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Frequently Asked Questions

Questions about Artist Cindy Presant and her art:

What is your inspiration for carving? 

I believe in carving what I know.  I have been a keen naturalist all my life, and have worked on the conservation field as well.  My home studio is in Norfolk County, an area of Ontario rich with many animal species that are special to me: owls, ducks, turtles swans snakes, frogs, toads, salamanders, and many others.  Living right where they do, within the UNESCO Long Point World Biosphere Reserve is especially inspiring.

Where is your studio, and what are your hours?

My home studio is located at 1028 Hwy 59, Port Rowan, on the Long Point Causeway.  It is open by appointment, and I also have regular shows in my garage gallery which are promoted on this site. 

 Do you teach carving?

I have taught basic pendant carving workshops. and may be offering some for 2019.  If this interests you, please let me know.  I will be posting the information on my site next spring if I decide to offer workshops.

What tools do you use?

At the present time, I am only using hand tools (non-mechanized).  These include hand saws, carbon steel chisels and hammers, wood chisels of many types, coarse rasps, and fine riffler rasps.  There is something very satisfying about being able to hand saw or chisel a piece of stone down to an animal form.

How do you finish your carvings and pendants?

Sanding

Carving are covered with tool marks when I are finished carving them.  In order to make the surface smooth, and remove those marks, I sand the carving with seven grades of wet/dry sandpaper.  My pendants and some other types of hand-held carvings (eg. Toad-stones), are sanded with four grades.  This is a time-consuming process.  It’s exciting, too, though.  As I’m are sanding in water, I can begin to see the colours of the stone and see the carving start to come to life.

Oil Process

After the surface is perfectly smooth and dry, I use 100% pure Tung oil to bring out the colour and veining of the stone.  Tung oil is a special drying oil that is plant-based and non-toxic, so I can safely apply it and buff it by hand.  Pendants and Toad-stones get 10 coats of oil; a carving will get 15-20 coats, depending on the  absorption of the stone.  These layers build up a micro-thin patina that enhances the stone’s colour, gives it some water resistance (but don’t keep them outside), and gives it some scratch resistance (but don’t intentionally try to scratch them, please!).  After two or three weeks of daily application (sometimes longer for larger carvings), the patina is set and the finish is dry.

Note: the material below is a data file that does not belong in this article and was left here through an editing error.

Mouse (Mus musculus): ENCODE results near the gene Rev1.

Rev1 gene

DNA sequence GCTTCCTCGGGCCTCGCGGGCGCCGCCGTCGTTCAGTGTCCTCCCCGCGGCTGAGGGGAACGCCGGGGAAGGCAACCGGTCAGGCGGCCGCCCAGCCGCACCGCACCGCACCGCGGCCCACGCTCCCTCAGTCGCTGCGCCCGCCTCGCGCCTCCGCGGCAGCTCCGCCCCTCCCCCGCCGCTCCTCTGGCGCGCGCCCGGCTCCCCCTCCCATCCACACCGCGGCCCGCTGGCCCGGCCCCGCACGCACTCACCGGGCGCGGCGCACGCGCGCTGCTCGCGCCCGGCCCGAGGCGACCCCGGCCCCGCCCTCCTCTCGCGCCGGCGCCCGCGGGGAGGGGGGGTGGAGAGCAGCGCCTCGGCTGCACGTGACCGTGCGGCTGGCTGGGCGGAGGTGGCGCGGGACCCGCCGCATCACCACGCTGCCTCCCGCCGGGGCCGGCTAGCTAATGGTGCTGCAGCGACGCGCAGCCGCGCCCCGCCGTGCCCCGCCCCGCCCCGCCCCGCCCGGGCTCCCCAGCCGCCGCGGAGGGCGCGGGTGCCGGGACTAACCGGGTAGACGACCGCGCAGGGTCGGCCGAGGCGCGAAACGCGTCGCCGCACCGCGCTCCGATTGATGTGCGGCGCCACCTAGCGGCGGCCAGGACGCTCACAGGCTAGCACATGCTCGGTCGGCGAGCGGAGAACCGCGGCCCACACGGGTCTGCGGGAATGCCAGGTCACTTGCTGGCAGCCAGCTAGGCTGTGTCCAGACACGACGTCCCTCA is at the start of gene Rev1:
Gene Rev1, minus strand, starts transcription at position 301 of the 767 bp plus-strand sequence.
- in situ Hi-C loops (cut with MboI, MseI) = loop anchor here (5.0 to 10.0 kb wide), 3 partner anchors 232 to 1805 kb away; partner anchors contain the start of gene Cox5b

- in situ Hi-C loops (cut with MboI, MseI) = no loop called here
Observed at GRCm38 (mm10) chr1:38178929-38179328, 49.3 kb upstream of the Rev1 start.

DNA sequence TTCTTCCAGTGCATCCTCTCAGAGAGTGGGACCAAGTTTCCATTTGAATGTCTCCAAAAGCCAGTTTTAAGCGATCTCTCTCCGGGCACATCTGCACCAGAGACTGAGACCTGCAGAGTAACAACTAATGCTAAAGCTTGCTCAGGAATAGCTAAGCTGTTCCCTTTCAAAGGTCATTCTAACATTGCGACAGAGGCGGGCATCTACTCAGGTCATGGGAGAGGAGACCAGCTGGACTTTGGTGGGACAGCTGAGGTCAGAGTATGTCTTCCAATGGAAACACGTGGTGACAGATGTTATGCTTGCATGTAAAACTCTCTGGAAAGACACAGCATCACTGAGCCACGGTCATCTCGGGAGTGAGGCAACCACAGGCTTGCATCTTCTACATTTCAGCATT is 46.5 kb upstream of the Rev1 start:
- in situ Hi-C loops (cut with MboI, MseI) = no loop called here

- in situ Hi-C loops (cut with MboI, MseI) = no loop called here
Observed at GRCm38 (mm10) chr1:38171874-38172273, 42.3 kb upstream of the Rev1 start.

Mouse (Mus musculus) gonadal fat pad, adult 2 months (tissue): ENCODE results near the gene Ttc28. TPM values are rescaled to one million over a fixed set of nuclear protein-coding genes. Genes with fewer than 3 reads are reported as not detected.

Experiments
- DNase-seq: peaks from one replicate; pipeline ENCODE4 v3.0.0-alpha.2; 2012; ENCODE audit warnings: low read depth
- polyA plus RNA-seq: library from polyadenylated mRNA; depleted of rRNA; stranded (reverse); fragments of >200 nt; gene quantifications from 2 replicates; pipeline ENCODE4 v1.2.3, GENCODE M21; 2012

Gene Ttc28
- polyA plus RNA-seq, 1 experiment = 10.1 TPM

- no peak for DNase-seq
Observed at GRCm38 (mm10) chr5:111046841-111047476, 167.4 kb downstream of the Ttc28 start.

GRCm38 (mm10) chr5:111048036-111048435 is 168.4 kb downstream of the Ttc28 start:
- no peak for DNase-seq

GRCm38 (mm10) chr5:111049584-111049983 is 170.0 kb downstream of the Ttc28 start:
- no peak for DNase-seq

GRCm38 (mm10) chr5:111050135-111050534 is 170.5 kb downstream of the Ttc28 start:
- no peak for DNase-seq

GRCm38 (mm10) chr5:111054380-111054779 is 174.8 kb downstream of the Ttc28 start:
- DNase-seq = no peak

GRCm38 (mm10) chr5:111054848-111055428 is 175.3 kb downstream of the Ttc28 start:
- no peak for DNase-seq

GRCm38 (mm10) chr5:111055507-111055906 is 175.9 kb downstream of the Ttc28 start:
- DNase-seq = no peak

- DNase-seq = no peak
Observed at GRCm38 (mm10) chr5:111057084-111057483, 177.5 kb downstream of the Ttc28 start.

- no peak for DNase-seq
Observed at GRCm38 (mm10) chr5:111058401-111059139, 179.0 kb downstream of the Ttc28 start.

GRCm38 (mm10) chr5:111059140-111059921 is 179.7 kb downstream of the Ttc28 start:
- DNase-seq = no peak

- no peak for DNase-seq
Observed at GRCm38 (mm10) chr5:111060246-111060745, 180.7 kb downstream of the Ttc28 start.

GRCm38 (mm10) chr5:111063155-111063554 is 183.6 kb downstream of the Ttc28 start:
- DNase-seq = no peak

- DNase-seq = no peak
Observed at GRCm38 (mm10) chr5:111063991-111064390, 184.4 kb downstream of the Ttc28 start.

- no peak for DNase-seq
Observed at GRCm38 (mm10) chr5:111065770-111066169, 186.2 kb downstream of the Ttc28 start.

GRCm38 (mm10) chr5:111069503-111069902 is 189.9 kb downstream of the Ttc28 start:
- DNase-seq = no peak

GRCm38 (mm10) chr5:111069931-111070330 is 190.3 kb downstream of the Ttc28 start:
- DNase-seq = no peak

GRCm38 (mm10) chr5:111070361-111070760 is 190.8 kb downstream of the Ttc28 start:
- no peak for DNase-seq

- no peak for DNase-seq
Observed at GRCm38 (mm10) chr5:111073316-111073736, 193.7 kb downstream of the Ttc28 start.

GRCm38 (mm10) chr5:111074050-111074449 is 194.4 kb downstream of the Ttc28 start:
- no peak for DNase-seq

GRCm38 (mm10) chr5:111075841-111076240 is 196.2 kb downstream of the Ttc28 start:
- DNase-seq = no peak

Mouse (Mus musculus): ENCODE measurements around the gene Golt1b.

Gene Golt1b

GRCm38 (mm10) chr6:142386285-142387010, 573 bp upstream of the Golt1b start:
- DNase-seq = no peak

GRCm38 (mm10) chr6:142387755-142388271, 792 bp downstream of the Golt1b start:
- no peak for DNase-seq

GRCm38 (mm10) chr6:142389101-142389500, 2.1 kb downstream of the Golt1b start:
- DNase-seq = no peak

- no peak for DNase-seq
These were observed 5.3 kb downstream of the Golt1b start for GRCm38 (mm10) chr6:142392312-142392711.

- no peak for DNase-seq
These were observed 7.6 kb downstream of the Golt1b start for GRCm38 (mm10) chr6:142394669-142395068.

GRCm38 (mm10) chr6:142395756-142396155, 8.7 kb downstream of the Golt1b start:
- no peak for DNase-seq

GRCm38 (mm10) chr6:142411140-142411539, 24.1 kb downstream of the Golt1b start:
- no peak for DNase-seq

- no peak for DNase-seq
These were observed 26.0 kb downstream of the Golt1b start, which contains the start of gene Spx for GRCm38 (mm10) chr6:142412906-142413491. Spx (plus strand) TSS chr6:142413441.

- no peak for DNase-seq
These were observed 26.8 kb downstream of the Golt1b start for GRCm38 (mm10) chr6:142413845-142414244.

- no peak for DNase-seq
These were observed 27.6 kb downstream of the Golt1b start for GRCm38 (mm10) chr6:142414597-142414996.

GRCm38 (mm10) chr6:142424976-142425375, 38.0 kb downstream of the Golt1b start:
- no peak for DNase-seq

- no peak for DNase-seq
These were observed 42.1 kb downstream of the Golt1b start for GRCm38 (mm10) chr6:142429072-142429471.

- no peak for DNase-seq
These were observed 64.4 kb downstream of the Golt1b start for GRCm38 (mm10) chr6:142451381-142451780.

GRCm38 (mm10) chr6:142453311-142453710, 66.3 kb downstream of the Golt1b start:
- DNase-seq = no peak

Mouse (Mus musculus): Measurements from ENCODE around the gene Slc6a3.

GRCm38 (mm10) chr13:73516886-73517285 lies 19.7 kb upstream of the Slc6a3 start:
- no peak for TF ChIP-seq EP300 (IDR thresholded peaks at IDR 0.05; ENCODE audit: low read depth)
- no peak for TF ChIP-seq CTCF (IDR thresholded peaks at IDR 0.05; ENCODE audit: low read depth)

What type of packaging do you use?

The shipping and gift packaging I have included with your purchase is designed to be re-used.  I have tried to make most of it recyclable as well.  

 

Gift Tag
  • Can be recycled.  But you may want to keep it.

Boxes

  • Instead of stickers or coloured dyes, I have hand-stencilled an original design of mine on the kraft gift boxes and smaller shipping boxes.  

Tissue Paper

  • Tissue paper can be re-used or recycled (or stencil your own design on it, and then wrap a gift in it).  

Bubble Wrap

  • Bubble wrap can always be reused (or, if you must, popped, then recycled).  

Gold Metallic Gift Bow

  • The non-recyclable elasticized metallic and rubber gift bow can be put on, and removed from, a gift box without cutting, then saved and re-used.

Hemp Cord

  • I use a 20lb naturally dyed hemp cord for my pendants.  Hemp is amazing plant - it grows quickly, requires few pesticides, and produces a strong fiber.  It is increasingly grown in Ontario, although the cord I obtained was not.  Hemp has an extremely long history as a valuable fiber that is easily harvested and processed, and can be used for clothing, rope, in building materials, and car panels.

 

How did you learn to carve?

I am a self-taught carver, but for 12 years before I tried carving soapstone, I was a painter.  In 2005, I co-organized an arts and music festival.  There were some soapstone carvers there, and for the first time, I realized that it was possible to carve soapstone using hand tools.  Shortly after that, I began researching techniques, acquired a piece of soapstone and some tools, and began carving.

 When I first started out, I read books about carving, and also checked out websites like Sandy Cline’s for carving instructions and resources.  I owe a debt of gratitude to these people, who were so generous about sharing their techniques and sources. These sources were very useful, and showed me how to begin.  If you have an interest in carving, I would encourage you to check out sites online.